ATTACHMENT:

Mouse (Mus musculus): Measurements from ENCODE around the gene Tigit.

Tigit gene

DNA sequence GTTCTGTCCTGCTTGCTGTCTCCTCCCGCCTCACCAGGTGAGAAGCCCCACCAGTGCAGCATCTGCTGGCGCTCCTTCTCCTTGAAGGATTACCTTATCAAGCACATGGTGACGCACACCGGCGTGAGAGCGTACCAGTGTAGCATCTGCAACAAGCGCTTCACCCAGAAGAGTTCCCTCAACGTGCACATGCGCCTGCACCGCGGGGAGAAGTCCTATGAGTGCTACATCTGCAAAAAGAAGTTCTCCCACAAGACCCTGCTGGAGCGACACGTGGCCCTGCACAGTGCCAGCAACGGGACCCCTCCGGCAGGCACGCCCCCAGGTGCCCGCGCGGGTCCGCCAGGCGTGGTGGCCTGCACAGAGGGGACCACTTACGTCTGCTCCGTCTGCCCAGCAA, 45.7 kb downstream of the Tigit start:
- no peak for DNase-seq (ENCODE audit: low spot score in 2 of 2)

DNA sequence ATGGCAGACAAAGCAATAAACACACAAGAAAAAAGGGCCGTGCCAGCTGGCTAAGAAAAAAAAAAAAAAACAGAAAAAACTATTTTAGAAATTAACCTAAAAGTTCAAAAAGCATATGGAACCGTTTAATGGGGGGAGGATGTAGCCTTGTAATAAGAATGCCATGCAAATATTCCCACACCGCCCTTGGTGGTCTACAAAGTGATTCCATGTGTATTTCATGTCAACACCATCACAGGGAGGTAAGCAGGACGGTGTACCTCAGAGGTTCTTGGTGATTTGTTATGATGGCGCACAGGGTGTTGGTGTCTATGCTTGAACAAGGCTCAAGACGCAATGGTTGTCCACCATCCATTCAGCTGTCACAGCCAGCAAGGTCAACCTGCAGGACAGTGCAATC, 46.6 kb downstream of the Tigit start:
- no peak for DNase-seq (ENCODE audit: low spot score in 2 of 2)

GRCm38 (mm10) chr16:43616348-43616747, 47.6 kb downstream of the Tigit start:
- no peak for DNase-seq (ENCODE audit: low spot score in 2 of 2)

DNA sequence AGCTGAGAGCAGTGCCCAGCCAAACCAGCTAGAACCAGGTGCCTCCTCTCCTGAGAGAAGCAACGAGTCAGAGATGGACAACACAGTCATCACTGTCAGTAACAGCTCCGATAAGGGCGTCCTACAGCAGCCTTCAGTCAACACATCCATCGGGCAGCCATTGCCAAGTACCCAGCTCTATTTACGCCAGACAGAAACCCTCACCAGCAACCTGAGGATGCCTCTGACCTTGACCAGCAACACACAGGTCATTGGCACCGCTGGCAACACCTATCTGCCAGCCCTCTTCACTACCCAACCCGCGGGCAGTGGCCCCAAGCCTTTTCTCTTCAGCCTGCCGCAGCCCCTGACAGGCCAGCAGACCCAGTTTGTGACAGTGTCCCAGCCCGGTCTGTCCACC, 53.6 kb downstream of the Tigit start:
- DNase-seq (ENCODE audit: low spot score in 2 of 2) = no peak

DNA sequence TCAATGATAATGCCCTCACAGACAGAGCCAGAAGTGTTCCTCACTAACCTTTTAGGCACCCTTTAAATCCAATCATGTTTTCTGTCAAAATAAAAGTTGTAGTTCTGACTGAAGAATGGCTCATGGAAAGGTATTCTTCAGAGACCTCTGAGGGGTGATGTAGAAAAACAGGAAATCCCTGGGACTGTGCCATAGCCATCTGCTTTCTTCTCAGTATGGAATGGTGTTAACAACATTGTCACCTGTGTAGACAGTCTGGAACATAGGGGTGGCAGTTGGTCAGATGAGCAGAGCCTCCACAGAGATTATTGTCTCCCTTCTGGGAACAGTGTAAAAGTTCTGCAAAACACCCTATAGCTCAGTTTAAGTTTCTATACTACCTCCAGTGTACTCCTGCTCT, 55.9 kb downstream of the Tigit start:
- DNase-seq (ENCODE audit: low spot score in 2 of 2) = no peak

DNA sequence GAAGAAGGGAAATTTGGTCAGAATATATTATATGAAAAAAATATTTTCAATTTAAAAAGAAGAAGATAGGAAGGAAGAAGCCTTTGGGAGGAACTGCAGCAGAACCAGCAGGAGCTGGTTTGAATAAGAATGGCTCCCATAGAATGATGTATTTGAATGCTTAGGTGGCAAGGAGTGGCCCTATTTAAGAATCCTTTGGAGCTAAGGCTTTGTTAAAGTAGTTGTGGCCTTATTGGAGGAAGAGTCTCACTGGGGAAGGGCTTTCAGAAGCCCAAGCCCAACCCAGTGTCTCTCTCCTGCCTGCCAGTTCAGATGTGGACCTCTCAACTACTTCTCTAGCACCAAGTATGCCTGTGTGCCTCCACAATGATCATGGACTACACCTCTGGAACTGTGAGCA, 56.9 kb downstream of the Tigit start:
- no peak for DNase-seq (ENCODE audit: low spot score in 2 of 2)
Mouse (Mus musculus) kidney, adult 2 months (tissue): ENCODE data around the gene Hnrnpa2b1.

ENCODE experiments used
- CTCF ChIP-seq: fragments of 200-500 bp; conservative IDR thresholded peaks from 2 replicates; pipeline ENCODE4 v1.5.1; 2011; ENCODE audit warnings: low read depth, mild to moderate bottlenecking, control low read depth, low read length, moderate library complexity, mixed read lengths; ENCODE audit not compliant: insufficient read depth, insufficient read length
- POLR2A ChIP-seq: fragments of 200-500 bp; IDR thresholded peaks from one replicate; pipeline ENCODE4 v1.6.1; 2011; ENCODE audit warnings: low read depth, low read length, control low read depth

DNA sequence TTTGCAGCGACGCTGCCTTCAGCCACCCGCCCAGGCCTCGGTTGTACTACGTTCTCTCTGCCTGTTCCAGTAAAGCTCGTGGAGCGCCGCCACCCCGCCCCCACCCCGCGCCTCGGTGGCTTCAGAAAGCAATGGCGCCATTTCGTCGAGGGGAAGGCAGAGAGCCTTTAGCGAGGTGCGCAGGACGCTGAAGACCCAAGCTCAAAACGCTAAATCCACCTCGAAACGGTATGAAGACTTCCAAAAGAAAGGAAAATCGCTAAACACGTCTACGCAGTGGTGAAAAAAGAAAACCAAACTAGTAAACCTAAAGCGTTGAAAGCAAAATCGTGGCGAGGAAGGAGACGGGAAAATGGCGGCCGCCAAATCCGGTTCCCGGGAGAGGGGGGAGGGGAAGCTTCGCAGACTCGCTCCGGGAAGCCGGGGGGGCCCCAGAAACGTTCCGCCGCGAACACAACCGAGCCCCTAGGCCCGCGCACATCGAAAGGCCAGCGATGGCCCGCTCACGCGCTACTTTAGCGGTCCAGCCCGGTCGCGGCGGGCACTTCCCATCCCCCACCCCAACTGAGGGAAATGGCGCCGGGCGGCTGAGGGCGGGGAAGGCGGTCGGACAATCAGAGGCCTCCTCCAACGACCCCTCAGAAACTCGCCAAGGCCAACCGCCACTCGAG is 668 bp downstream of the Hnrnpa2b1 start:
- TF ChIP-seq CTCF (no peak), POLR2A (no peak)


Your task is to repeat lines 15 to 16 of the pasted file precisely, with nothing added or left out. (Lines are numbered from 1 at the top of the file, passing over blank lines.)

Mouse (Mus musculus) kidney, adult 2 months (tissue): ENCODE data around the gene Hnrnpa2b1.

ENCODE experiments used